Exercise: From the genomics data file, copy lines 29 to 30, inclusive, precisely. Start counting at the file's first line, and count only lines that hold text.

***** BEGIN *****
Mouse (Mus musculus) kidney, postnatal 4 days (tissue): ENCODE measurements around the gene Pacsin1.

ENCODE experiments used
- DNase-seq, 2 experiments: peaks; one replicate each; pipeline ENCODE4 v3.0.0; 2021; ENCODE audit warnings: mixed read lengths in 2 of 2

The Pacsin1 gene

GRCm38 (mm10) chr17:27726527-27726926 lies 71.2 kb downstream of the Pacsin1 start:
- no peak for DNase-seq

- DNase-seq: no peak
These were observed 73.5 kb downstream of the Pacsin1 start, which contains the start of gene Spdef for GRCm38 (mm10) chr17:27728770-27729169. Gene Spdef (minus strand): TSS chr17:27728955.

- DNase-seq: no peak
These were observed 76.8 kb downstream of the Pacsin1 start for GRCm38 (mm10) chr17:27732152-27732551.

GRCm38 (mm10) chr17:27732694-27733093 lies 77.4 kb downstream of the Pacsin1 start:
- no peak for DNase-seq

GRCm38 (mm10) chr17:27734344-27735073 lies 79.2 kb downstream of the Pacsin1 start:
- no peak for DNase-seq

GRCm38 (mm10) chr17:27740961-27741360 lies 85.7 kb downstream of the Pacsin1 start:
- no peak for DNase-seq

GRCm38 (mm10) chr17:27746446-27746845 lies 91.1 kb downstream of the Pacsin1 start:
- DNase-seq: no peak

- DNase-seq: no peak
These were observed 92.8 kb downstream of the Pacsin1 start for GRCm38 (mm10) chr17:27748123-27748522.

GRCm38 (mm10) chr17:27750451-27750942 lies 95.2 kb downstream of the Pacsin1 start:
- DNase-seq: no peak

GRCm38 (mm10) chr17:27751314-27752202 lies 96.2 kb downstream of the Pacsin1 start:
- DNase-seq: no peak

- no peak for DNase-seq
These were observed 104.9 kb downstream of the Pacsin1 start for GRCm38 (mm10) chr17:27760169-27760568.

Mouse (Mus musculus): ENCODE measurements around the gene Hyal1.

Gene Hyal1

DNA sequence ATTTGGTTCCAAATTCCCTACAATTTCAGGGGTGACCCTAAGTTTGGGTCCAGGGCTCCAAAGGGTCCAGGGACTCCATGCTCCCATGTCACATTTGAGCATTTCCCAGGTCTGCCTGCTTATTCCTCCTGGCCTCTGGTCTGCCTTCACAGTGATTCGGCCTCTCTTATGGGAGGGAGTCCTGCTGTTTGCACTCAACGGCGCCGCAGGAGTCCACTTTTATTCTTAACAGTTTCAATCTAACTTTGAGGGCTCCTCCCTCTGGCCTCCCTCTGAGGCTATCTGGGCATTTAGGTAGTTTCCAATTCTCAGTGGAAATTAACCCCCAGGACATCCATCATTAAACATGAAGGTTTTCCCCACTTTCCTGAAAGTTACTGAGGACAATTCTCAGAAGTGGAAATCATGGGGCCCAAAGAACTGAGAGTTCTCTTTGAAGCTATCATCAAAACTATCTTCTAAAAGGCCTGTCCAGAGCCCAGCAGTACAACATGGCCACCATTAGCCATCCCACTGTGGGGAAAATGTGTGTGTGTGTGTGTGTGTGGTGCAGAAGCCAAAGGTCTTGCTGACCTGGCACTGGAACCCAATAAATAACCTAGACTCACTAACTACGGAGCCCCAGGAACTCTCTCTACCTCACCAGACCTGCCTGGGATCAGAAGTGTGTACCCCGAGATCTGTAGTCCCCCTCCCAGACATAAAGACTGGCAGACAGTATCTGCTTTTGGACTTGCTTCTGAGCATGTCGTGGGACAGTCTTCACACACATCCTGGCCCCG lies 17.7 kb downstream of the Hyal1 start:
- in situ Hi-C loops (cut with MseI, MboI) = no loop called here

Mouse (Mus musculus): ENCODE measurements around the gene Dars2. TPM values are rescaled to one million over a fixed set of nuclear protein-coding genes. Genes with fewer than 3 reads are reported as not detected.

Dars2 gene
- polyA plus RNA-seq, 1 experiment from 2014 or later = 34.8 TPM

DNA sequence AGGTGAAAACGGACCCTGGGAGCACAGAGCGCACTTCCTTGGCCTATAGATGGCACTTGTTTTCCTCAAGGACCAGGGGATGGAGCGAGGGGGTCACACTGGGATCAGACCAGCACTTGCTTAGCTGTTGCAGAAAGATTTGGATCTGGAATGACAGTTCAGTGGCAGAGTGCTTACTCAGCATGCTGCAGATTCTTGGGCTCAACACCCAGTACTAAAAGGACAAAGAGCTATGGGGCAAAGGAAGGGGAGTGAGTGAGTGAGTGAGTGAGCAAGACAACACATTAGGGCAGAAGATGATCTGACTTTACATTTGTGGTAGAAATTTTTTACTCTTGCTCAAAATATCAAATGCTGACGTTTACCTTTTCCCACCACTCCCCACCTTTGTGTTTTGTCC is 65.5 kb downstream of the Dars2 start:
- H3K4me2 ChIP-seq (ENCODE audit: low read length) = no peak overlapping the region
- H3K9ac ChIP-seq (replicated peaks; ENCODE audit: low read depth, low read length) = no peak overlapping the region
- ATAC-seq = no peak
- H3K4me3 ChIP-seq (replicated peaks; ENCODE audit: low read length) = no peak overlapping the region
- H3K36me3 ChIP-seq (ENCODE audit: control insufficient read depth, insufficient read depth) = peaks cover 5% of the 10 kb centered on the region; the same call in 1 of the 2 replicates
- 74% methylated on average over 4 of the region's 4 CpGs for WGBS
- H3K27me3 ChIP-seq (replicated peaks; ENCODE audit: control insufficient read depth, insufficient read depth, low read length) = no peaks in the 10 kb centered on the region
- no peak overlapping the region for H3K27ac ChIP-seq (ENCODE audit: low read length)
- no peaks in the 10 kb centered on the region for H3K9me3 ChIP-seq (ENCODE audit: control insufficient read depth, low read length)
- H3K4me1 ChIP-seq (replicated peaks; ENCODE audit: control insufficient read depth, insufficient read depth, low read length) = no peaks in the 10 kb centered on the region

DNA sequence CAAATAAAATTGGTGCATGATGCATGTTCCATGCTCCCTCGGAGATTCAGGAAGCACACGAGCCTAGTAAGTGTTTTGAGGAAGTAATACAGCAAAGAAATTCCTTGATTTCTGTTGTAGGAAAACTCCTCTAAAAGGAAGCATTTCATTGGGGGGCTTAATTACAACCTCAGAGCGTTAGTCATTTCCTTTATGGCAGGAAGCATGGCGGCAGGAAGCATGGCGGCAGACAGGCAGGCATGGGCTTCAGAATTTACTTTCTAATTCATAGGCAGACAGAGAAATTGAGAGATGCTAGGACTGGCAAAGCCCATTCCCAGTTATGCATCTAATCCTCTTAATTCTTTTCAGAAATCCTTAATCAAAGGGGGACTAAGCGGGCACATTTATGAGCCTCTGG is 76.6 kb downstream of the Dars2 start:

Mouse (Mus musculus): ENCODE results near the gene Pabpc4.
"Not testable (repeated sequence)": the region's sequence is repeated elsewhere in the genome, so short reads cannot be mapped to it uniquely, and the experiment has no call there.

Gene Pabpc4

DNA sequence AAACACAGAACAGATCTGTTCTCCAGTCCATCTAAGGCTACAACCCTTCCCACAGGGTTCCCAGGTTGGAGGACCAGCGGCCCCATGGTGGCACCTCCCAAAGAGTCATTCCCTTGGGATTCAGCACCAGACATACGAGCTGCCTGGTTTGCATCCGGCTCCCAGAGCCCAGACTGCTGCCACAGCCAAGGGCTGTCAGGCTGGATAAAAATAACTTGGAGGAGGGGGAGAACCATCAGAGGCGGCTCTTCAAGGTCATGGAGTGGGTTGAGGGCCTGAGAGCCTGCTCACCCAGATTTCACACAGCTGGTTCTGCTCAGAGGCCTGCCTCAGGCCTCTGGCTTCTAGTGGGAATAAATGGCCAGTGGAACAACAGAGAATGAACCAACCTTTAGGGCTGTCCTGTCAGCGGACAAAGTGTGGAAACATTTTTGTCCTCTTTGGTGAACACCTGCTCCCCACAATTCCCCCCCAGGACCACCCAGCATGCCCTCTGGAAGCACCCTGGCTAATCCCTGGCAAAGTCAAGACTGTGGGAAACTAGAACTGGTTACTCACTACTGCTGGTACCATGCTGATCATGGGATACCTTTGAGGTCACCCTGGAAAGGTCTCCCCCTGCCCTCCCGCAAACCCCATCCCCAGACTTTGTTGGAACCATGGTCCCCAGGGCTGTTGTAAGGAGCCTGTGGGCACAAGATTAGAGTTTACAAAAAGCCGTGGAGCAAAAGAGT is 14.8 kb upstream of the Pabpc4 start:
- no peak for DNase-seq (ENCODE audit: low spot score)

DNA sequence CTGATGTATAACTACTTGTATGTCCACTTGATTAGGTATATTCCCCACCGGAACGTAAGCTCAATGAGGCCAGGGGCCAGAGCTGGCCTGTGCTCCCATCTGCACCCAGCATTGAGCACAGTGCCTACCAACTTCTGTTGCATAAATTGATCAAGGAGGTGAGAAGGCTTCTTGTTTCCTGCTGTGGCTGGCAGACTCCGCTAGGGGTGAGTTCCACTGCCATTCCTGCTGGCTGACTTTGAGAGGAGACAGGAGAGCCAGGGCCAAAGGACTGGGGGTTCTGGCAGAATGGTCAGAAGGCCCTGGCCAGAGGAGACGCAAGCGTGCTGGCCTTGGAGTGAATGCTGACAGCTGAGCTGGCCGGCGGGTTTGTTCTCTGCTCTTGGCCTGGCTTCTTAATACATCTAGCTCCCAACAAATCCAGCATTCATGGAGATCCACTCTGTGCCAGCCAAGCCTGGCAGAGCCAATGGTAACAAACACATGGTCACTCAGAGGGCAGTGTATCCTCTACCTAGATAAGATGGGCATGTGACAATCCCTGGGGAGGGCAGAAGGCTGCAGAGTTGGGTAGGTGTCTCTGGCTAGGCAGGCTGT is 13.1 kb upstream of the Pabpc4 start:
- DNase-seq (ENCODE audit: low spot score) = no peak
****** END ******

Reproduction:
DNA sequence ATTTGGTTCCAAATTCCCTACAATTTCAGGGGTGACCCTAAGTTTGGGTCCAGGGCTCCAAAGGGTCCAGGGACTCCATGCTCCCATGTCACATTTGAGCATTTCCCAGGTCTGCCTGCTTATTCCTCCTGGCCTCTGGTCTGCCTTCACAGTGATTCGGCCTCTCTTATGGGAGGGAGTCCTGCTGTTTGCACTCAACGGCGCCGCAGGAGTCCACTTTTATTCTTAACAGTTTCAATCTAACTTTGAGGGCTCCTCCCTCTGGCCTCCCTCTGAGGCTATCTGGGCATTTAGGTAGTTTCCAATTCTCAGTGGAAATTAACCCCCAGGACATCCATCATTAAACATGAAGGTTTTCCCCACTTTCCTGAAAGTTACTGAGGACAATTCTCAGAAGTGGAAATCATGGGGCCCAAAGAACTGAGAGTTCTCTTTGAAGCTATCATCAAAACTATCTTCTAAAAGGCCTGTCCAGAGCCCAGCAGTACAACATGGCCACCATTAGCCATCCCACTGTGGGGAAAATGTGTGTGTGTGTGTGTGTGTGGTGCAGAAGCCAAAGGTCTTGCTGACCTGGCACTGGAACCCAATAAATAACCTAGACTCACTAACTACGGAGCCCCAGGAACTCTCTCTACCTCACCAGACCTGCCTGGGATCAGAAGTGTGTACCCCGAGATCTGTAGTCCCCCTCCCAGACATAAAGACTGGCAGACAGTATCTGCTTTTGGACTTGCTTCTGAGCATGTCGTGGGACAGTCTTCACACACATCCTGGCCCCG lies 17.7 kb downstream of the Hyal1 start:
- in situ Hi-C loops (cut with MseI, MboI) = no loop called here